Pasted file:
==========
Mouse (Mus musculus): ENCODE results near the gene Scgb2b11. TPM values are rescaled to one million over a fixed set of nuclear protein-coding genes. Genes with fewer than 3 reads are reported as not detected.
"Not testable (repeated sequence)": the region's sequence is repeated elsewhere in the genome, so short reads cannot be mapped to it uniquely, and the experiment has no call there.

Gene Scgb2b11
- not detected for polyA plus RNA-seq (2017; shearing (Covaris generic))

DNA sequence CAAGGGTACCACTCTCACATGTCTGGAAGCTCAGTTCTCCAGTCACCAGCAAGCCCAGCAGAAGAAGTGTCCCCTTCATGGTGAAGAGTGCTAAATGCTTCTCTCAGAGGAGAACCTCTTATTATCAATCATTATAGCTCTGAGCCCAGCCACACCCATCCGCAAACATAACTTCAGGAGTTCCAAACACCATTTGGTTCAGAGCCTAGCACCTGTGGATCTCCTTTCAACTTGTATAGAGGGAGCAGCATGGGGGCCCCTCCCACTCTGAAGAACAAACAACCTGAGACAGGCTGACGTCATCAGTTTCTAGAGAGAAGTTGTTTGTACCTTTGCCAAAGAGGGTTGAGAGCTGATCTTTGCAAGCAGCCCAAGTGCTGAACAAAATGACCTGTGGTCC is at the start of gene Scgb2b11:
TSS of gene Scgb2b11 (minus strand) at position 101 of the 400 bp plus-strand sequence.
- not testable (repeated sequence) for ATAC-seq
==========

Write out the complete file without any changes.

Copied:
Mouse (Mus musculus): ENCODE results near the gene Scgb2b11. TPM values are rescaled to one million over a fixed set of nuclear protein-coding genes. Genes with fewer than 3 reads are reported as not detected.
"Not testable (repeated sequence)": the region's sequence is repeated elsewhere in the genome, so short reads cannot be mapped to it uniquely, and the experiment has no call there.

Gene Scgb2b11
- not detected for polyA plus RNA-seq (2017; shearing (Covaris generic))

DNA sequence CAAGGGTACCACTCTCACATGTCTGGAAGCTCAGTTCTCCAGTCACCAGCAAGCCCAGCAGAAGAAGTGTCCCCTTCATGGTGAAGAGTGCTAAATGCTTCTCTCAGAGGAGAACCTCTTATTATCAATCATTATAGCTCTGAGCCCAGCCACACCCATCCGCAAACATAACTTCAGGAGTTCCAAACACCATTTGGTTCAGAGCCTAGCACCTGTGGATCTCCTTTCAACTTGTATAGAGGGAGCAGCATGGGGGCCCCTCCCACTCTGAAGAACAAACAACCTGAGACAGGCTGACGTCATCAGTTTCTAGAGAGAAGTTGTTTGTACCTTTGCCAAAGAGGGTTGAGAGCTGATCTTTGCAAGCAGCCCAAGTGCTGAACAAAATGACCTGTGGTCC is at the start of gene Scgb2b11:
TSS of gene Scgb2b11 (minus strand) at position 101 of the 400 bp plus-strand sequence.
- not testable (repeated sequence) for ATAC-seq